Top Canadian researchers in charge of the pioneering Canadian proactive cohort study for people living with multiple sclerosis (CanProCo)


A team of world-leading MS researchers led by Dr. Jiwon Oh, selected to start working on the
first Canadian cohort to study the progression of multiple sclerosis

TORONTO, December 6, 2018 / CNW / – The Canadian Multiple Sclerosis Society and the Brain Canada Foundation today announced the team selected to lead the Canadian cohort to study the progression of multiple sclerosis (MS). Dr. Jiwon Oh, Based on County Dublin hotels The Hospital, and its team of nearly 50 MS researchers across disciplines across the country, were chosen to lead the $ 7 million Proactive Canadian Cohort Study for people living with MS (CanProCo). Financing partner Brain Canada receives financial support from Health Canada through the Canada Brain Research Fund. Biogen Canada is also a founding and funding partner of the project, providing support from the outset.

Dr. Oh, a neurologist and researcher, is conducting research on the development of advanced magnetic resonance imaging (MRI) techniques in MS. With an MD from Queen's University, followed by a PhD and a clinical fellowship in the Johns Hopkins Medical SchoolDr. Oh is dedicated to leading the charge against multiple sclerosis through his continuing research efforts. She helped create the North American Cooperative of Images in Multiple Sclerosis, which brings together academic centers that use magnetic resonance imaging for MS research.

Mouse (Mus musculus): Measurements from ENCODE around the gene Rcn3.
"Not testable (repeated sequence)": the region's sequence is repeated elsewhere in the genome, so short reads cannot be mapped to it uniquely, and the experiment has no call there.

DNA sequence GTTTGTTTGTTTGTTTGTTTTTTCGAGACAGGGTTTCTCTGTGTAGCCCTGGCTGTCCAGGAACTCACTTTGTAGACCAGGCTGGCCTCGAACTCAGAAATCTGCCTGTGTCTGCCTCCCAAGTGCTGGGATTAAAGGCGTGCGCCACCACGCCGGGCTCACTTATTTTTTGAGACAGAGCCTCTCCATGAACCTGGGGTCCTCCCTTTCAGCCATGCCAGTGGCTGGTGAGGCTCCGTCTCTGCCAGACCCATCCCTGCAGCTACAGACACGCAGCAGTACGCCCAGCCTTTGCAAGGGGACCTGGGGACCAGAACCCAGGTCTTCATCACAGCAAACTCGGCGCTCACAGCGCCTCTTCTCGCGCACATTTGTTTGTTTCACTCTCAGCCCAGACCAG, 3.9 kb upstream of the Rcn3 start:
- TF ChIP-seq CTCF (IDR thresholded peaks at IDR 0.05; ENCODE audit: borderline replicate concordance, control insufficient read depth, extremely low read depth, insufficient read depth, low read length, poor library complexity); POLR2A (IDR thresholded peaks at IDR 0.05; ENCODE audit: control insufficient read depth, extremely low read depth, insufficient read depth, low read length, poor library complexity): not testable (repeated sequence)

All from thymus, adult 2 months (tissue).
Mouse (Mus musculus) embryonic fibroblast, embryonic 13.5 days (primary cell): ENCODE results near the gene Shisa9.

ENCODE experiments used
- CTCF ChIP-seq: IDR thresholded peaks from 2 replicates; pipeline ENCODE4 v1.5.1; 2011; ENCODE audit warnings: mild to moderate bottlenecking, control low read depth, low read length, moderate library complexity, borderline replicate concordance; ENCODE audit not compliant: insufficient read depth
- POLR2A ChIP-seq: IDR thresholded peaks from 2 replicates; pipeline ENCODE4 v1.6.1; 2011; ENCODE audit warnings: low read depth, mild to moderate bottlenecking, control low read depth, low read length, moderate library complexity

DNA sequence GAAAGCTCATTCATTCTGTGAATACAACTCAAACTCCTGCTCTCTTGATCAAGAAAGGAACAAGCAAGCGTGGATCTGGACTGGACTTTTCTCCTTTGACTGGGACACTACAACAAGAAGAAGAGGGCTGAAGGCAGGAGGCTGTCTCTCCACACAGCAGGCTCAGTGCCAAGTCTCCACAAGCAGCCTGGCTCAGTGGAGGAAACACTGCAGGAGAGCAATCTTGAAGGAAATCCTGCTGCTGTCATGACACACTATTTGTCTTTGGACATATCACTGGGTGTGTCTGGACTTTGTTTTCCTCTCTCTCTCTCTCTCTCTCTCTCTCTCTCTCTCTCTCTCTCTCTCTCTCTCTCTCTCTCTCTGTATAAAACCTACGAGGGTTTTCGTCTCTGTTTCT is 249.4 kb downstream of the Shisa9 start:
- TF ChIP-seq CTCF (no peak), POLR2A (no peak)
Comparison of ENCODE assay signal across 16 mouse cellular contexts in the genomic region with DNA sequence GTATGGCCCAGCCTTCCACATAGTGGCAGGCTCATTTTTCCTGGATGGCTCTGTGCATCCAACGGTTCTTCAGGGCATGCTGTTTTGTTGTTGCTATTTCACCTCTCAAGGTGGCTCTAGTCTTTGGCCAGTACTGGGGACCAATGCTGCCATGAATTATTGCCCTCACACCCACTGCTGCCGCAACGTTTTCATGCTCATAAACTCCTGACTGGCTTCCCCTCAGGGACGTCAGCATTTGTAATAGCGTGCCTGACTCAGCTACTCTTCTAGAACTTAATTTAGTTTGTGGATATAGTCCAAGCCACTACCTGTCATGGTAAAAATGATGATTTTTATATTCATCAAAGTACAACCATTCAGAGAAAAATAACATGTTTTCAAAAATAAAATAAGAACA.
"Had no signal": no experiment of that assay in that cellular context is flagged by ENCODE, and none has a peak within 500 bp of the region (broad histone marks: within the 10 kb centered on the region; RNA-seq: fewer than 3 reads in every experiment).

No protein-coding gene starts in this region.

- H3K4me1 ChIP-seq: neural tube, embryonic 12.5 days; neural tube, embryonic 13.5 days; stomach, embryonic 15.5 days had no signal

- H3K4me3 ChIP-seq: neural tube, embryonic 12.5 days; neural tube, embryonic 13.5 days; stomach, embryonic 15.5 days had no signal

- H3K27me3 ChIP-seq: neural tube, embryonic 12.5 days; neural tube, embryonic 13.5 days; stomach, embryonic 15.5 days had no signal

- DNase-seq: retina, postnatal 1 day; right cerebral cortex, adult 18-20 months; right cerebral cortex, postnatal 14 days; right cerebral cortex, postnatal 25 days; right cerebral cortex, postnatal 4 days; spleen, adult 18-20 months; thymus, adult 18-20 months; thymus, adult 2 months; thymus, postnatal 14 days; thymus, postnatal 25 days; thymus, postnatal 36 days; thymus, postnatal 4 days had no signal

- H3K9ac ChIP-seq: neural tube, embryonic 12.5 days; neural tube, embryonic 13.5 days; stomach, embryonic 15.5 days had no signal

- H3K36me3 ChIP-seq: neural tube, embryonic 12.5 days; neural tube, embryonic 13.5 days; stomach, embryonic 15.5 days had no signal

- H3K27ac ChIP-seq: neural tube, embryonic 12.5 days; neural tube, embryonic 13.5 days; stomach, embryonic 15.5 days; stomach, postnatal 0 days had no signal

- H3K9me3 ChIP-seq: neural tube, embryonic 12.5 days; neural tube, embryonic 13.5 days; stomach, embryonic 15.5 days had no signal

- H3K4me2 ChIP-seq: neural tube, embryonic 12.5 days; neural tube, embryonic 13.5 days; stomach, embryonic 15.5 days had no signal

"We are excited to have Dr. Jiwon Oh and his research team leads this unique project, which focuses on answering some of the perplexing issues surrounding MS, "said Dr. Pamela Valentine, president and CEO of MS Society of Canada. "As a leader in MS research, Dr. Oh has devoted her career to studying this disease and finding a cure." The team that is collaborating on this project brings a wealth of knowledge to the table with its expertise and support from our funding partners , Biogen and Brain Canada, this group has the potential to help the tens of thousands of Canadians living with multiple sclerosis. "

"Canada has one of the highest rates of multiple sclerosis in the world, so it's imperative that we learn more about this disease and how it progresses," said Dr. Oh. "By gaining a better understanding of the progression of MS, we can have a significant impact on how people manage their illness and improve the quality of life for many Canadians. "

CanProCo is the first project of its kind in Canada with the aim of gaining a better understanding of the unpredictable nature of disease progression. In addition to understanding why some people progress in their disease and others not, the researchers will also try to identify the triggers that lead to progression and establish methods to manage those triggers while also measuring the impact of MS on individuals as well as the Canadian health system . .